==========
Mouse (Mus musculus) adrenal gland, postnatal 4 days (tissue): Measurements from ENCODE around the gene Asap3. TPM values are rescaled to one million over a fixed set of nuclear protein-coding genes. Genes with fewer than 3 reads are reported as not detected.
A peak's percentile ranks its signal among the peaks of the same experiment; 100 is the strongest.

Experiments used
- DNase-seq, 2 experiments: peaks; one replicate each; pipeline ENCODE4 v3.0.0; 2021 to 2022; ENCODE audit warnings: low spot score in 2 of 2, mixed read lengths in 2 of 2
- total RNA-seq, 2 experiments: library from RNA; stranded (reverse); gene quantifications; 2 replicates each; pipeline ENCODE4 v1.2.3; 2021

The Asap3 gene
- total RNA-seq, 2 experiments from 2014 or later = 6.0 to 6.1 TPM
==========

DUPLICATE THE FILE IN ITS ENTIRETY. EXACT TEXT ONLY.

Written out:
Mouse (Mus musculus) adrenal gland, postnatal 4 days (tissue): Measurements from ENCODE around the gene Asap3. TPM values are rescaled to one million over a fixed set of nuclear protein-coding genes. Genes with fewer than 3 reads are reported as not detected.
A peak's percentile ranks its signal among the peaks of the same experiment; 100 is the strongest.

Experiments used
- DNase-seq, 2 experiments: peaks; one replicate each; pipeline ENCODE4 v3.0.0; 2021 to 2022; ENCODE audit warnings: low spot score in 2 of 2, mixed read lengths in 2 of 2
- total RNA-seq, 2 experiments: library from RNA; stranded (reverse); gene quantifications; 2 replicates each; pipeline ENCODE4 v1.2.3; 2021

The Asap3 gene
- total RNA-seq, 2 experiments from 2014 or later = 6.0 to 6.1 TPM